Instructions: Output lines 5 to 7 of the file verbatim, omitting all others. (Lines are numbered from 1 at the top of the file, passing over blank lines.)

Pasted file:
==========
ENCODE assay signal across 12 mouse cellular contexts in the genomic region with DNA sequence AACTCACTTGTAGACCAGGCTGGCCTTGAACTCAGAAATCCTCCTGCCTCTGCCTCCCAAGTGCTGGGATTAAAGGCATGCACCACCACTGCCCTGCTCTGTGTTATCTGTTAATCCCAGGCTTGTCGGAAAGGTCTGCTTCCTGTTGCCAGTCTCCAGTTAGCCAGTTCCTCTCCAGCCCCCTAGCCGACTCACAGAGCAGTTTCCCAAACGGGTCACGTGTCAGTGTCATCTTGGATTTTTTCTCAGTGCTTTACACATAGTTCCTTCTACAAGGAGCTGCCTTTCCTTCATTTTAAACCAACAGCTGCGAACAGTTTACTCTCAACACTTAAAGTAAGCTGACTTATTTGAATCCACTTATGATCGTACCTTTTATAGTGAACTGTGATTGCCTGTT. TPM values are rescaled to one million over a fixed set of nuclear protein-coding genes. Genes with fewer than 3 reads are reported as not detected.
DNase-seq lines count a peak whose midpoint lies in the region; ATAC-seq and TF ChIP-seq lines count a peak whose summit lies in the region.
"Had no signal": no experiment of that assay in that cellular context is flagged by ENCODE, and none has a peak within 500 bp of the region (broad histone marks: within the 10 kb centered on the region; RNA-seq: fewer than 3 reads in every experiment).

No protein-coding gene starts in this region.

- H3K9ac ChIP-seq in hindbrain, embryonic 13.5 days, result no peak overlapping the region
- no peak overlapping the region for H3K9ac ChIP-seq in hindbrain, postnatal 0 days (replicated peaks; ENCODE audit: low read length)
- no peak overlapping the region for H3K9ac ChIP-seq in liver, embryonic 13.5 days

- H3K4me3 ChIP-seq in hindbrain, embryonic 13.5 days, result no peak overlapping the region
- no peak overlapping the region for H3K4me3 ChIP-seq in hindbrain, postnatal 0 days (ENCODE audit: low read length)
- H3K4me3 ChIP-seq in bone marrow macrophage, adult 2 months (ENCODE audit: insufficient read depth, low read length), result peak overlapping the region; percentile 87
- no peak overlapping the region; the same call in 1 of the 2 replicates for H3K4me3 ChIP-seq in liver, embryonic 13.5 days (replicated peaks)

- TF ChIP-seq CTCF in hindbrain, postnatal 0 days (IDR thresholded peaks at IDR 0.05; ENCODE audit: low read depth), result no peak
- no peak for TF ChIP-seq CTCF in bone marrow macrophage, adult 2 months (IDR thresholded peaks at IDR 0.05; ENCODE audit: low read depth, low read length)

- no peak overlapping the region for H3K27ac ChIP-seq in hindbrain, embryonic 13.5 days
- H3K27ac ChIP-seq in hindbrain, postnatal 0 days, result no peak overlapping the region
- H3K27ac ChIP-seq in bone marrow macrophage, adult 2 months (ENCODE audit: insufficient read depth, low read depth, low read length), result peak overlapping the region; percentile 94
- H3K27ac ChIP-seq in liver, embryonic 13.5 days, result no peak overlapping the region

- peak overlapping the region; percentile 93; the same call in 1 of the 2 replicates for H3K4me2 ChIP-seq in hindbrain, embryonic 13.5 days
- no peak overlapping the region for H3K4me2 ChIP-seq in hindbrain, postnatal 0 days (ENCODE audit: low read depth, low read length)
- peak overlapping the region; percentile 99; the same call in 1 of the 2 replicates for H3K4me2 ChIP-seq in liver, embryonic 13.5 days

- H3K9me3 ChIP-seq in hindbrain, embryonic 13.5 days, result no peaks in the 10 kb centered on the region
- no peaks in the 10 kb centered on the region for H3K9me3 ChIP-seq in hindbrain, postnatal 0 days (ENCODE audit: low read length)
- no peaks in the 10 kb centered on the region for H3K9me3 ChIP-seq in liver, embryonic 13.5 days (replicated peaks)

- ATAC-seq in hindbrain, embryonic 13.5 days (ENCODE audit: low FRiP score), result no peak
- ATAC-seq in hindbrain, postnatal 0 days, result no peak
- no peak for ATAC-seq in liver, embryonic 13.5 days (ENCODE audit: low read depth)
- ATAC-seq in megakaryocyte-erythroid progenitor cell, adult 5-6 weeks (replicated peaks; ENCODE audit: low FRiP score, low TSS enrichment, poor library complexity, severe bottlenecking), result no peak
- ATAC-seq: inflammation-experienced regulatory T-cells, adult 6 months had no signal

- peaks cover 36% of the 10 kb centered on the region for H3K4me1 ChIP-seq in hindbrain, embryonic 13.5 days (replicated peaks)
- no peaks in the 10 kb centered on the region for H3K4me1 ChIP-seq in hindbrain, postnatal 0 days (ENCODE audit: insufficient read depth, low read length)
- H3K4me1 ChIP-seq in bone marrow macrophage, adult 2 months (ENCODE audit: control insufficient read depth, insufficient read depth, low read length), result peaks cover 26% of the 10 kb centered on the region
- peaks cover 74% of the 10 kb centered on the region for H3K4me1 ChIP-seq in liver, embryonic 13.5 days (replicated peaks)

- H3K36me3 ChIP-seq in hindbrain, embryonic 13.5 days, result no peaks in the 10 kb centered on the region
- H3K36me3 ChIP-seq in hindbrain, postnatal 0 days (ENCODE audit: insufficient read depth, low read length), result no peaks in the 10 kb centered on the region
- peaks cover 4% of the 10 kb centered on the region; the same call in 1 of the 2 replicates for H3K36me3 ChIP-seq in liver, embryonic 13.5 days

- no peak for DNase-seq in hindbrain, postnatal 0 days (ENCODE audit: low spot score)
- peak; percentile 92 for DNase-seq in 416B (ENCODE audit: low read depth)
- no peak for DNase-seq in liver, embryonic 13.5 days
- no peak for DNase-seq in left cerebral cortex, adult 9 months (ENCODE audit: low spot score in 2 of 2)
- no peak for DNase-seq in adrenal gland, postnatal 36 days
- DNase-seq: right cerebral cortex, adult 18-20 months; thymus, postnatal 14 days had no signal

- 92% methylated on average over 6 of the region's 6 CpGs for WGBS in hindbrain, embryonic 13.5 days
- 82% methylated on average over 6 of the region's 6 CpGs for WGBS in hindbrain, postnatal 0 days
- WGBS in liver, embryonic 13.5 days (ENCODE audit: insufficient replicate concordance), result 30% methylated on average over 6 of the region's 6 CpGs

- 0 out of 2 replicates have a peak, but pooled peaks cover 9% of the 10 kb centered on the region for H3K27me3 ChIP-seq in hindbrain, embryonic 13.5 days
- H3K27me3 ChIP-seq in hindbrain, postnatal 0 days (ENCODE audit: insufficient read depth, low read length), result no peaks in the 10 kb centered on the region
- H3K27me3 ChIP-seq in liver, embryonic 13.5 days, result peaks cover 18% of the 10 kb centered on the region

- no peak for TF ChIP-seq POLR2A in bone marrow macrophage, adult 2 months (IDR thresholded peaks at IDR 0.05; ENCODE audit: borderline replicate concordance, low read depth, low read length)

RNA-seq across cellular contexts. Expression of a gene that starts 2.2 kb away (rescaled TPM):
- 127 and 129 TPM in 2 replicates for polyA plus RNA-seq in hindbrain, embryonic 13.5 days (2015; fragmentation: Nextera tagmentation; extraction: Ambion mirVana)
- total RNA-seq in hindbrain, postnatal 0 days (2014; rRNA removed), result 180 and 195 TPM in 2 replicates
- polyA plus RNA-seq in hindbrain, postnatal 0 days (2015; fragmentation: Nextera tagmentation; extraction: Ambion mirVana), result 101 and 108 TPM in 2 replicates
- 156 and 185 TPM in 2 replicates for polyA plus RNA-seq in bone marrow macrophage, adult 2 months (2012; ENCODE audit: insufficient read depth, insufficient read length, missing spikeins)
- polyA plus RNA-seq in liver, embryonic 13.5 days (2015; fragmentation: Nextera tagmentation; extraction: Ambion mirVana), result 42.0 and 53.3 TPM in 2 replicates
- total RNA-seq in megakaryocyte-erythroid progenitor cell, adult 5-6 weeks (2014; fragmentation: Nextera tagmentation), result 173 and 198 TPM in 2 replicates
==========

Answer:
- H3K9ac ChIP-seq in hindbrain, embryonic 13.5 days, result no peak overlapping the region
- no peak overlapping the region for H3K9ac ChIP-seq in hindbrain, postnatal 0 days (replicated peaks; ENCODE audit: low read length)
- no peak overlapping the region for H3K9ac ChIP-seq in liver, embryonic 13.5 days